Place Cards / Assigned Seats

Name cards for the students in each of my six classes.

I am in my 28th year teaching and each year I try some new things because, well, the some of the old things weren’t working or weren’t working any more.  Sometimes I have to just abandon what I was doing in one or two classes mid-year and try something new.  (The Mystery Student is a recent example of that, though I haven’t needed to use it this year at all.)

This year’s new idea is so blazingly simple it makes me mad that I never tried it before.  It is something I have wanted to do for years and have done versions of it in the past, but this time I started it in the beginning and have used it each day since then in my Algebra I classes.  I feel like it has made a huge difference with my classroom atmosphere.

I read one time that when students enter your classroom they are most worried about two things:  where they will sit and if the teacher will pronounce their name correctly.  This idea of the place card solves that problem!  On the first day of school, give each student a half sheet of card stock, have them fold it in half (you can see in the picture that these were folded “hotdog” style but “hamburger” would work too) and then have them write their name(s) on one side of the table tent.  You can do first name / last name on one side and just what they want to be called on the other.  You can see my students mostly used pencil (which is harder for me to see — next year maybe I will hand out sharpies.)  You can also have them put answers to ice breaker questions on the inside such as “If math were an animal, what would it be?”  If you get a new student over the course of the year, the first thing this child will do is write his or her name on a blank table tent and then get the little packet of necessary items for your class (this might include a letter to families, a questionnairenotebook dividers. and any current notes / assignment handouts).

We often sit in twos in my classroom but sometimes in threes or fours and sometimes in singles (quiz day, e.g.).  While one class is packing up, I just set out the names for the next class.  Sometimes I put them roughly with the same person and in the same spot where they were the previous day.  More often, I change everything up.  I always put the stronger kids towards the back and the struggling learners towards the front, but also mixed in with each other too so that it’s not as obvious.  I take into account personalities and who seems to work well together.  If someone has been absent for a while, I will partner that person with someone else who is a teacher-type.  At this point in the school year (we started in August!) I have my students’ names memorized, so I usually walk around while they are working on the warm up to pick up the place cards.  In that way, there’s less to do to set up for the next class.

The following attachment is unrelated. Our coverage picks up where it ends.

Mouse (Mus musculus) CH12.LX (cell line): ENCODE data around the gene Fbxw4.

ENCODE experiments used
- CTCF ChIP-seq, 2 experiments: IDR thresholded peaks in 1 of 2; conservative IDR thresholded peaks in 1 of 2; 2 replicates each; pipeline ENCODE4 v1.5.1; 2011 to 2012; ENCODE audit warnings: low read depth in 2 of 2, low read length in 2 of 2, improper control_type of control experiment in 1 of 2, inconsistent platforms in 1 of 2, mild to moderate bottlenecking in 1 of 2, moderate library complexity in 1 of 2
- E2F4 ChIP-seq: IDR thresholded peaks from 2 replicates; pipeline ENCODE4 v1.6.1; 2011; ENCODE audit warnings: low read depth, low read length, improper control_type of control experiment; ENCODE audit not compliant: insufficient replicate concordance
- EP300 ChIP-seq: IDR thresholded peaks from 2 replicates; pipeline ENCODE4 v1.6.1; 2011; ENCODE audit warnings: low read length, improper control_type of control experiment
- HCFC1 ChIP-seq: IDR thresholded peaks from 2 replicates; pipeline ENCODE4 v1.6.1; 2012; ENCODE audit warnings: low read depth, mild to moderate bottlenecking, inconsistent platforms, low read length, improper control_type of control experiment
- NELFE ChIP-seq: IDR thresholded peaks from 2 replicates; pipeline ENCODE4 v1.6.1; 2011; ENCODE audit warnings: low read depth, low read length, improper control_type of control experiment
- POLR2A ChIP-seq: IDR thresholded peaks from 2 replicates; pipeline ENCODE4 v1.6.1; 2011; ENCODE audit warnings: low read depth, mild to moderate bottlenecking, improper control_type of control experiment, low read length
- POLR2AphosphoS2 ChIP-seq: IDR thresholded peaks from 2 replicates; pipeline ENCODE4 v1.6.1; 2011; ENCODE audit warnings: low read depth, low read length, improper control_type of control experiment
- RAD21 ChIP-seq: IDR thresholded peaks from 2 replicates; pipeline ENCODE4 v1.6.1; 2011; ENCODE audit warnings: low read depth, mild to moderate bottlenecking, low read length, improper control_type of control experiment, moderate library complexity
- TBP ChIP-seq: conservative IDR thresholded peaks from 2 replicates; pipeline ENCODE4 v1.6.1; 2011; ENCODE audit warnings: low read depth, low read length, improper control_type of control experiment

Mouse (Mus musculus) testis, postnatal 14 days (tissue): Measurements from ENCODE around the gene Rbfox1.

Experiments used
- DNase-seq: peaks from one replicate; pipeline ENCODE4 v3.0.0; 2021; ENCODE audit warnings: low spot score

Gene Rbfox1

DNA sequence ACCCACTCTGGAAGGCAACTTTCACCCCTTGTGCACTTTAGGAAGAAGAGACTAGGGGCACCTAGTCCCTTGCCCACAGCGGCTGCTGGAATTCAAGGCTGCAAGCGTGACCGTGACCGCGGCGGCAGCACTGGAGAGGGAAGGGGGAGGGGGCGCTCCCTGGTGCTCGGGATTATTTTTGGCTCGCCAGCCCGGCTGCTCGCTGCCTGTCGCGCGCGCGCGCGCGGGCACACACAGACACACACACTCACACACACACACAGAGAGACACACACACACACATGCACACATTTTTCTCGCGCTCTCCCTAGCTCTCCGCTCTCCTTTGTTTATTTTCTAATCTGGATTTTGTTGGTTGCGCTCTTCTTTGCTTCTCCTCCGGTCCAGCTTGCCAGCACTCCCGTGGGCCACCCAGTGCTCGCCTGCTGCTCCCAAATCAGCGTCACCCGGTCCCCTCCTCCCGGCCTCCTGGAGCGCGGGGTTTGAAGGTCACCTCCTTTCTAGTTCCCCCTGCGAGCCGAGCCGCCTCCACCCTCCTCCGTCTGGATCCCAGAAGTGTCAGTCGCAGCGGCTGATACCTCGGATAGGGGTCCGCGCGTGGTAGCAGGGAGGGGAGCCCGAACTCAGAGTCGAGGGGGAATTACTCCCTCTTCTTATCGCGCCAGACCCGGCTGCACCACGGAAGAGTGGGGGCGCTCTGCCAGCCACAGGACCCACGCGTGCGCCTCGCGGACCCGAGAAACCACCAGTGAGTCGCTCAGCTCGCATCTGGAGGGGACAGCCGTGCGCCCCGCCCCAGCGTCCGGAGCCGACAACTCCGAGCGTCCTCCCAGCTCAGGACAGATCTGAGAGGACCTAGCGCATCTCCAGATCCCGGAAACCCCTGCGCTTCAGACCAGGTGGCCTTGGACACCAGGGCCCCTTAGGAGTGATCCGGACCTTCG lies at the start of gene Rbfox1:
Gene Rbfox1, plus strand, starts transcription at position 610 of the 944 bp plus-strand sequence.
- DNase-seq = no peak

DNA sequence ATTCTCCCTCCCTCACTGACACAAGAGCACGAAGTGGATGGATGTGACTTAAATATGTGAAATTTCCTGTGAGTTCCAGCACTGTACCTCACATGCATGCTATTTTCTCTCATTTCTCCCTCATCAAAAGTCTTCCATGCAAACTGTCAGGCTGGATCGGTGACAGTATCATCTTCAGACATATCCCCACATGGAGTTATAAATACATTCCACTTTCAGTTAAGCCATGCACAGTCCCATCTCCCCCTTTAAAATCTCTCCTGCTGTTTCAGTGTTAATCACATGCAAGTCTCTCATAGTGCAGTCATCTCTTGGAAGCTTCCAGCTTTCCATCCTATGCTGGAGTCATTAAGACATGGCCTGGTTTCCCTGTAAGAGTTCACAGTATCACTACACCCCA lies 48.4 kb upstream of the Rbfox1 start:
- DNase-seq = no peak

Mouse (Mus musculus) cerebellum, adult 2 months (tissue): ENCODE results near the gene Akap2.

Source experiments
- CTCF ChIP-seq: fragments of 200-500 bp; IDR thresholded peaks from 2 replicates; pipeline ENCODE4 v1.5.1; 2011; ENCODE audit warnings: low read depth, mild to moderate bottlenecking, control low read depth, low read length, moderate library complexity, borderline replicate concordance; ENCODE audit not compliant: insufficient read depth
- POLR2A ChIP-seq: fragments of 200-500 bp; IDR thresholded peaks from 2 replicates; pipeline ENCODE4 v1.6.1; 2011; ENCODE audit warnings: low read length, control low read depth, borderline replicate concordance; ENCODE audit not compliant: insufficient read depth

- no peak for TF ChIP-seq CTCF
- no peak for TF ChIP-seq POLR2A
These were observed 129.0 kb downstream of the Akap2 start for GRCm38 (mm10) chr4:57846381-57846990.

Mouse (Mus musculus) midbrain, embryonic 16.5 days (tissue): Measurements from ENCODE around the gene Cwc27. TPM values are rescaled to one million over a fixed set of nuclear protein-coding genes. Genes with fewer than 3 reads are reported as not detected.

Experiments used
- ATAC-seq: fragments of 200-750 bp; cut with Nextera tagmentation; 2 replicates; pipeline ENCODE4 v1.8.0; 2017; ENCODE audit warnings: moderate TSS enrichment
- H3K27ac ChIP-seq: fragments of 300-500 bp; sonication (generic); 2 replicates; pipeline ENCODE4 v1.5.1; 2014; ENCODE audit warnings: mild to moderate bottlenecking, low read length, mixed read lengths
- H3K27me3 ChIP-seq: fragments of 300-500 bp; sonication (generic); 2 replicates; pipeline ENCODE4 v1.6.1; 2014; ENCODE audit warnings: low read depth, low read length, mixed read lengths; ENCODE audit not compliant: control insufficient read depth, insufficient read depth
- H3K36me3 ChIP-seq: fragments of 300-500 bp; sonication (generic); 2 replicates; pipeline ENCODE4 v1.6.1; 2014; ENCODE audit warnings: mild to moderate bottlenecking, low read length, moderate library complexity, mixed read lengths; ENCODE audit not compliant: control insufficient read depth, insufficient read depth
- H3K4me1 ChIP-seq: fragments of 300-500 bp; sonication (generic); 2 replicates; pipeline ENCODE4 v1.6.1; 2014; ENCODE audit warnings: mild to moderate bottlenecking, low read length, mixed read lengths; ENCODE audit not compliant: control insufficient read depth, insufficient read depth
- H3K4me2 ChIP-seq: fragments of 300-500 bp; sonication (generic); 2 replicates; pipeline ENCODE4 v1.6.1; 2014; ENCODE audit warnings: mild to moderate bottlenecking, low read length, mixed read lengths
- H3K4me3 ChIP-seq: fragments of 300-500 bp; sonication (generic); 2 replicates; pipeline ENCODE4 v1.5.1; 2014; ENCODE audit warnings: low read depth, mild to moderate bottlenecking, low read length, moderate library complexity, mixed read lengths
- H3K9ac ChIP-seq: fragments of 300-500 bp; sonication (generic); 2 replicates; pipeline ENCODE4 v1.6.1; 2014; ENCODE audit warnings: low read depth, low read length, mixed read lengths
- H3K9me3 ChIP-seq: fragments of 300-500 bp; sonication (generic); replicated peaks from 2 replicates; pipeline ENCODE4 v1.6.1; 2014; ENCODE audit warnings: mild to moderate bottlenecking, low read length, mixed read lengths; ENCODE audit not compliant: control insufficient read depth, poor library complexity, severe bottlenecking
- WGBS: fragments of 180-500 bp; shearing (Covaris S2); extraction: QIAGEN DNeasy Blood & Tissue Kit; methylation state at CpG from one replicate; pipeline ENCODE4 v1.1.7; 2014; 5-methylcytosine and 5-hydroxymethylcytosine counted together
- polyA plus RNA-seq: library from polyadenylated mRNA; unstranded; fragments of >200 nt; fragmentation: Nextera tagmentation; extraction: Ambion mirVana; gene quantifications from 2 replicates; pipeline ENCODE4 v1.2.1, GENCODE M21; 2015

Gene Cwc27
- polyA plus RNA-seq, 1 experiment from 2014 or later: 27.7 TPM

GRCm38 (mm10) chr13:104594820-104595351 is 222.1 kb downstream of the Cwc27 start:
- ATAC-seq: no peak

My students come into my classroom and immediately look for their seat.  They never complain about where they are sitting or that someone took their seat.  The ones who walk in tardy (either excused or unexcused) have a place to go and there isn’t a show (BTW for habitually tardy students or for those who seem to get called to the office all the time, I tend to put their names closer to the door).

It makes me cringe to think of the days when all of my students sat in rows and I assigned their seats by alphabetical order on the first day of school and never changed anyone unless I had to — someone couldn’t see the board or two people needed to be separated because they were constantly talking to each other instead of doing math or we got a new student.  I have learned a lot in 27+ years.

FINAL NOTE: In AP Calculus we used the place cards for only a week or so until I had everyone’s name memorized.  Now they can sit wherever they want, and being the mature students that they are, they generally sit with a friend who they study with outside of class anyway so it works well.  But, I still have their name cards if I want to arrange them a certain way for a cooperative activity or if on test day I suspect that two people are “helping” each other — then I can use the cards to mix it up.


The Name Card waits for its student to find her seat.